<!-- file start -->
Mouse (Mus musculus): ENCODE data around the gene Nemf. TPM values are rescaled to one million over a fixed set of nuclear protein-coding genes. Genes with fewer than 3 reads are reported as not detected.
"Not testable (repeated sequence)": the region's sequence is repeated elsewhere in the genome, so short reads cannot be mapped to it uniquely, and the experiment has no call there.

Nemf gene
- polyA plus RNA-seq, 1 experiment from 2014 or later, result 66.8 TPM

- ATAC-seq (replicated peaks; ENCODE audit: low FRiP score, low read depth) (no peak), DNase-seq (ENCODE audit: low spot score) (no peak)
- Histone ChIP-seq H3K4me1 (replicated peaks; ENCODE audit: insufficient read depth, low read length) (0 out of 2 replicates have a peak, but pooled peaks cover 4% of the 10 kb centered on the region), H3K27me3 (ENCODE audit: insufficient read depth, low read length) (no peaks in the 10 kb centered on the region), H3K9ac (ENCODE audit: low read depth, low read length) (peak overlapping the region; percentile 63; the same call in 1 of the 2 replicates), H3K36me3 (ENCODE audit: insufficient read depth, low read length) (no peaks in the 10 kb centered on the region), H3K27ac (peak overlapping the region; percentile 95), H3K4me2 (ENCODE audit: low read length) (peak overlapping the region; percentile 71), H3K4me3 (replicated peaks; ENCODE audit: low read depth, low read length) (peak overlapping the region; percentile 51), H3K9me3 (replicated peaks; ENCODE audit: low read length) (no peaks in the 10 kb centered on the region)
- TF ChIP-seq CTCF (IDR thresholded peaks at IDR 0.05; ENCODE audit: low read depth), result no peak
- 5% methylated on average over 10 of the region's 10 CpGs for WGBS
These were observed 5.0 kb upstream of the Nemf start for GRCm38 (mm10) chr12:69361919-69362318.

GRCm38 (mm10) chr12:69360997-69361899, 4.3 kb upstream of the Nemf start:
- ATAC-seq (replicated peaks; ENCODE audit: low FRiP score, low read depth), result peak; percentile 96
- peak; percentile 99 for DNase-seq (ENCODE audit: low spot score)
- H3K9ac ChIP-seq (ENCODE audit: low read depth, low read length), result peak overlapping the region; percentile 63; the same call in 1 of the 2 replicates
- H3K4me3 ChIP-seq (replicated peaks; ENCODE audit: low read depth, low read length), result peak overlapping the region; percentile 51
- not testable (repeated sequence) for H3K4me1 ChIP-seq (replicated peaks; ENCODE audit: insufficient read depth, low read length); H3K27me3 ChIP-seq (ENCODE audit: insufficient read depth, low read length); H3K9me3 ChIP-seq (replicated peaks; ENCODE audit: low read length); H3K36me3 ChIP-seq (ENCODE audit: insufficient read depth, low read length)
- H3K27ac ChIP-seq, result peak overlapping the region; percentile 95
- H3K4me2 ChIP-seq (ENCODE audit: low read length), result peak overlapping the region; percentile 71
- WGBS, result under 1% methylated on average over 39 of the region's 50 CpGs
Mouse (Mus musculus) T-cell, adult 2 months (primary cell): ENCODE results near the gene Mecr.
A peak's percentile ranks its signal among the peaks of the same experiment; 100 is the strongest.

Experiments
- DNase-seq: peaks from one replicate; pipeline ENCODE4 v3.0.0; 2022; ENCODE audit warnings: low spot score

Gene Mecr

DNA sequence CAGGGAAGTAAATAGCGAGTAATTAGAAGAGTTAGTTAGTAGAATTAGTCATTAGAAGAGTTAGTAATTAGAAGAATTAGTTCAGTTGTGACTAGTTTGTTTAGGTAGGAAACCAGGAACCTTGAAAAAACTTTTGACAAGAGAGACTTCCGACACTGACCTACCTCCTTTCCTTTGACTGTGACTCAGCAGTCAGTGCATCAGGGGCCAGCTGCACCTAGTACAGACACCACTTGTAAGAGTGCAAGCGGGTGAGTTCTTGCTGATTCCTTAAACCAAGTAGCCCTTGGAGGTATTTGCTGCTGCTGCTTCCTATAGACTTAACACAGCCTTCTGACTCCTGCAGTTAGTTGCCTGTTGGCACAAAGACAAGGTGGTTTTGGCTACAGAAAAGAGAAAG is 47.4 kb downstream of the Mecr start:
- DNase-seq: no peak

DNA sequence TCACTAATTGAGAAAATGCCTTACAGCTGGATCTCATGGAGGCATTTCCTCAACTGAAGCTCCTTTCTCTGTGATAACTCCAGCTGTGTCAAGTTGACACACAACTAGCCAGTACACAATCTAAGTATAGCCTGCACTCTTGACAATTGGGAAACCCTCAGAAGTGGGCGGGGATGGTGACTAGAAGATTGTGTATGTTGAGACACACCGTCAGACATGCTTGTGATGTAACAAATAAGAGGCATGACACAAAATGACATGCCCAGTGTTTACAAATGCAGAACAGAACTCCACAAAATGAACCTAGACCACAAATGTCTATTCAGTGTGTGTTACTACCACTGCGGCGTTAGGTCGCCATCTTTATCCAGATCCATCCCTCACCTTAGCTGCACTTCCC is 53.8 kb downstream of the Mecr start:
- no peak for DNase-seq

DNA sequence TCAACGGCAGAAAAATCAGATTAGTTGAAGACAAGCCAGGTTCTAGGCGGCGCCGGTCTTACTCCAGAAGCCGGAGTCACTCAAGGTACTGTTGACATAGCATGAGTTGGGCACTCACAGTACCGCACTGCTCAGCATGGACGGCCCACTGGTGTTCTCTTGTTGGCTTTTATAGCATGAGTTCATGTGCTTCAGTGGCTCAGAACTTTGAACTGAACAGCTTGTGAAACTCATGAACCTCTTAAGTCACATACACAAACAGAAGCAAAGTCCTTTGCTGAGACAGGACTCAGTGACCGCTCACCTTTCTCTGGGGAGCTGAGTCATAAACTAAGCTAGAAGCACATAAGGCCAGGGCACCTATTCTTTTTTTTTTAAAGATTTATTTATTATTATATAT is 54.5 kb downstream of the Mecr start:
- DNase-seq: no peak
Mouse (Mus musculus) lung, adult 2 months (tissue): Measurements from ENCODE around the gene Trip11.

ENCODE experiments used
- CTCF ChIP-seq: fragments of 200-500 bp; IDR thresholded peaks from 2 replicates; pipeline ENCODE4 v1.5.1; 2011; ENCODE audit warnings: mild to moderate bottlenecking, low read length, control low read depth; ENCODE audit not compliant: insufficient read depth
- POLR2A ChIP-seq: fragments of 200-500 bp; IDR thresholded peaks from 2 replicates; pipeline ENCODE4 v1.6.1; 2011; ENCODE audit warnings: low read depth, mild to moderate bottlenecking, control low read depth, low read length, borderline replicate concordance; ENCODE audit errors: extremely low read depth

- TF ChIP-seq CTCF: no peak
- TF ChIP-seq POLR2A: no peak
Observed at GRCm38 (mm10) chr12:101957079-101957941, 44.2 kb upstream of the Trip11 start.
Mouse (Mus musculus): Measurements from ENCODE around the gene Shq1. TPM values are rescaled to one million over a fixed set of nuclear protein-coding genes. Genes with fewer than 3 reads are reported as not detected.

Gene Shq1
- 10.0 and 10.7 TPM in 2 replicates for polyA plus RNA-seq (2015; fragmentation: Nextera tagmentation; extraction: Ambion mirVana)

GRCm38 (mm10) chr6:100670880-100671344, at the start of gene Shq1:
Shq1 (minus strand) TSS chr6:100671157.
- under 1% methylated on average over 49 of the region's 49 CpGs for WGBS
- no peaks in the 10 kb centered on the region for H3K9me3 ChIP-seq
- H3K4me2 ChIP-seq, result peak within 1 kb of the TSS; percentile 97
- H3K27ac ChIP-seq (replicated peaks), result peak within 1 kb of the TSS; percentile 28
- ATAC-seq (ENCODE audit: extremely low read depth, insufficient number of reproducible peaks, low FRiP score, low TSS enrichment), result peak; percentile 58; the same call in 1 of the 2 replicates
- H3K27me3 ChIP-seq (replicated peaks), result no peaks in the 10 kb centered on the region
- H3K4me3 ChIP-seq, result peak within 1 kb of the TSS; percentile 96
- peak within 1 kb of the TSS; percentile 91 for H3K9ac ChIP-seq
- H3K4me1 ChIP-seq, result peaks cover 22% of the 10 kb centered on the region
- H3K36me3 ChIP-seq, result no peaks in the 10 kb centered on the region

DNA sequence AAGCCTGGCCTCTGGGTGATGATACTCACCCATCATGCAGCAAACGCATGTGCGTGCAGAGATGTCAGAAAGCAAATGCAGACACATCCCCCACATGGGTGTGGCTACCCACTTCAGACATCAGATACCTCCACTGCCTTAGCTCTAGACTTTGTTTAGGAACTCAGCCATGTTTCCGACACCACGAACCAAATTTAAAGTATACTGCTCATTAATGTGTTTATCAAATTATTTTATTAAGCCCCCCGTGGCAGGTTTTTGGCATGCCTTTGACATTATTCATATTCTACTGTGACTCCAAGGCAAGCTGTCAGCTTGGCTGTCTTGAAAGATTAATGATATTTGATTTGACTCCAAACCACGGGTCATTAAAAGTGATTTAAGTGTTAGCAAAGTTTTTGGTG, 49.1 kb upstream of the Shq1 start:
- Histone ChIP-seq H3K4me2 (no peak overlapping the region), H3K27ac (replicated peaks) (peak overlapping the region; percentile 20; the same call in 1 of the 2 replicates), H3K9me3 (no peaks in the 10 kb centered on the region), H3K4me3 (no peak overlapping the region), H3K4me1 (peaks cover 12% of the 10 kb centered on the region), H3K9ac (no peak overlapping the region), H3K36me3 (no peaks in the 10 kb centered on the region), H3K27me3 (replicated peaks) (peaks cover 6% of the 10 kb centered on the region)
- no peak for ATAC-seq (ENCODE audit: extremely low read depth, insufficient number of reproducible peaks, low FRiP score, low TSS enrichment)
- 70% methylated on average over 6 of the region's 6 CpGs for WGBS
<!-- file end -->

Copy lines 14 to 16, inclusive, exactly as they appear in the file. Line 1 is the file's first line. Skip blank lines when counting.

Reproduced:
- H3K4me3 ChIP-seq (replicated peaks; ENCODE audit: low read depth, low read length), result peak overlapping the region; percentile 51
- not testable (repeated sequence) for H3K4me1 ChIP-seq (replicated peaks; ENCODE audit: insufficient read depth, low read length); H3K27me3 ChIP-seq (ENCODE audit: insufficient read depth, low read length); H3K9me3 ChIP-seq (replicated peaks; ENCODE audit: low read length); H3K36me3 ChIP-seq (ENCODE audit: insufficient read depth, low read length)
- H3K27ac ChIP-seq, result peak overlapping the region; percentile 95